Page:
Scotland is first to enforce minimum alcohol price | RetailDetail

Scotland is first to enforce minimum alcohol price

Scotland is first to enforce minimum alcohol price

Scotland is the first in the world to finally enforce a minimum price for alcohol. The law as approved in 2012, but whisky distillers managed to block the legislation up until now.

Health first

The minimum will probably be 0.5 pounds (56 cents) per 10 milliliters of alcohol. This means a bottle of wine will cost at least 5.3 euro and a beer of 0.5 liters will cost at least 1 euro. Strong cider (21 cent per unit) and vodka (42 cents per unit) are currently still priced below that threshold in supermarkets, but will have to increase their prices immediately. Not much will change in the hospitality industry, because those prices are often already higher than the minimum price.


Scottish parliament already approved the price in 2012, but whisky distillers felt this was contrary to European legislation and current trade agreements. Backed by the entire European drinks industry, it went to court, but the British Supreme Court has now placed the population’s health above their protests and approved the minimum price. According to an alcohol specialist, the minimum price will lower annual alcohol-related deaths by 120 and hospitals will see a decrease of 2,000 hospitalizations every year.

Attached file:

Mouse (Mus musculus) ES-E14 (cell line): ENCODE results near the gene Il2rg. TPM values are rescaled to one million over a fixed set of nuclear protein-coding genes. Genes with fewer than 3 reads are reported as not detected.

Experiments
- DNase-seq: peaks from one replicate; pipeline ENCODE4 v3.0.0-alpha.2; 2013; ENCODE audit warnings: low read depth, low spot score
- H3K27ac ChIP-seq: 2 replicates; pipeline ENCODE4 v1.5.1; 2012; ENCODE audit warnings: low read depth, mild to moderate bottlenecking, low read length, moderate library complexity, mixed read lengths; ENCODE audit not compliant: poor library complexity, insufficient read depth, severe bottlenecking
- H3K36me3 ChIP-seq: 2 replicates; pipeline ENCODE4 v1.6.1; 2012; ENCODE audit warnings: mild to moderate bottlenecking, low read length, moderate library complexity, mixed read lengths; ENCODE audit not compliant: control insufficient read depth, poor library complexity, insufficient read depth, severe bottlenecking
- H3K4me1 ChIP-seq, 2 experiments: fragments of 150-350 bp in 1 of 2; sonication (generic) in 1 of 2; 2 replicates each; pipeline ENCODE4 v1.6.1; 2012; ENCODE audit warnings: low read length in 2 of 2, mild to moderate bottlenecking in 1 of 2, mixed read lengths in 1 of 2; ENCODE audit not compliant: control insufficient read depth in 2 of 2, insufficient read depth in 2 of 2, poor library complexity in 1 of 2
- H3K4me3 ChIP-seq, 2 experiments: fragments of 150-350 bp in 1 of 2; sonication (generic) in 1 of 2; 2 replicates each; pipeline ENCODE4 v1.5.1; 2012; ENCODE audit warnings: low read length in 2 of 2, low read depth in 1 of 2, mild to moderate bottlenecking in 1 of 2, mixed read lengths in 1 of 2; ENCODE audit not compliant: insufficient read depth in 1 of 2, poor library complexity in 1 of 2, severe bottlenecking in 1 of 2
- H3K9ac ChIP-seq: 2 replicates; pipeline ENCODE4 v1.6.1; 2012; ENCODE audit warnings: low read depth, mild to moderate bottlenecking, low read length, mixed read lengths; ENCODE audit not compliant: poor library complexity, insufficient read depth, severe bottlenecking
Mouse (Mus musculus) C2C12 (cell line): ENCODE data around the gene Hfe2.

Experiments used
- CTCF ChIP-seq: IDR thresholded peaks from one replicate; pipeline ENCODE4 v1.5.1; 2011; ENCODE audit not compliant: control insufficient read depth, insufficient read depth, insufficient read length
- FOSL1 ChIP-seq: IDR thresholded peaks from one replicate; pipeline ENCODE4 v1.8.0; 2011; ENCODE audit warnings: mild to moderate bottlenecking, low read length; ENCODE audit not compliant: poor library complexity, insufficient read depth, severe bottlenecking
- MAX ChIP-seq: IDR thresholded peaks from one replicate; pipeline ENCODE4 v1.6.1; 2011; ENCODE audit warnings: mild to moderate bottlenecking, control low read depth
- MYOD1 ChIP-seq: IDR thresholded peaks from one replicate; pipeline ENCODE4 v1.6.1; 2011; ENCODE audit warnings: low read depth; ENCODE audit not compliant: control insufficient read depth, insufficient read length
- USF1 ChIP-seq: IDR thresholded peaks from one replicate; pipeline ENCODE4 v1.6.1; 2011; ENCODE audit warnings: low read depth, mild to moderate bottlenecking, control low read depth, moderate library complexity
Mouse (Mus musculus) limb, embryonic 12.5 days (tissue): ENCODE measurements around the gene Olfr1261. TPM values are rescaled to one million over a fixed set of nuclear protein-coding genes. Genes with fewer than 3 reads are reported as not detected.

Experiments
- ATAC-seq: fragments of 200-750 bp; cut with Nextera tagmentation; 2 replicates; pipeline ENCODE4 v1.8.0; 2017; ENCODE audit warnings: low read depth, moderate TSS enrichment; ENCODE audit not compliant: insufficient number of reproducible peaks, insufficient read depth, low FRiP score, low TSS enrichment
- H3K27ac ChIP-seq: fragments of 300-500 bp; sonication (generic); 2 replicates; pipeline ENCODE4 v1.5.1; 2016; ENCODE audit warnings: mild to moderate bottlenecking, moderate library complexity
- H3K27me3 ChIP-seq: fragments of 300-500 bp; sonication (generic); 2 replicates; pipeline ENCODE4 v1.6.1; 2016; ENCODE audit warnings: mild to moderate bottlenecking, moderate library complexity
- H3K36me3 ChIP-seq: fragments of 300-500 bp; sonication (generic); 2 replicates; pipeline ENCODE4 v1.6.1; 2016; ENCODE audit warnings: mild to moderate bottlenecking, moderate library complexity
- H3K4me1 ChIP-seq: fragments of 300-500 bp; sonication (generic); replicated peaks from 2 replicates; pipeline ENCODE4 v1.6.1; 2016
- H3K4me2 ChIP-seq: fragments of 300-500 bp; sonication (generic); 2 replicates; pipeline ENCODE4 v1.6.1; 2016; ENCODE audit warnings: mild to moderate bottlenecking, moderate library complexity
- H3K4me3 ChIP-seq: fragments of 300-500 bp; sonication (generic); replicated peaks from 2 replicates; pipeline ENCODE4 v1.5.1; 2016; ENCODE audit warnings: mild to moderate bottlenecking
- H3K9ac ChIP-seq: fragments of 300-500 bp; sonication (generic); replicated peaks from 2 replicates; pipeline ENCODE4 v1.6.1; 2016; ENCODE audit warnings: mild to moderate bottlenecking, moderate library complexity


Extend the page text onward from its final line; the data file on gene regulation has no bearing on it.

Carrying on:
Quick succession

Other countries may quickly follow Scotland’s example, because Wales and Ireland are contemplating similar legislation. The pressure in England is also growing to do something similar. That would be good news for Scottish entrepreneurs, because retailers in the border areas fear plenty of customers will head to England to buy their alcohol.


It is no coincidence that the United  Kingdom is the first to enforce a minimum price. Alcohol abuse is much higher here than in the rest of Europe and it has been trying to lower alcohol usage for quite some time. Scottish alcohol abuse is even worse when compared to the rest of the United Kingdom. Some interest groups believe the poorer section of the population will be hit by the new legislation, but research also shows that in the country’s most deprived areas, five times as many people die of alcohol-related problems.

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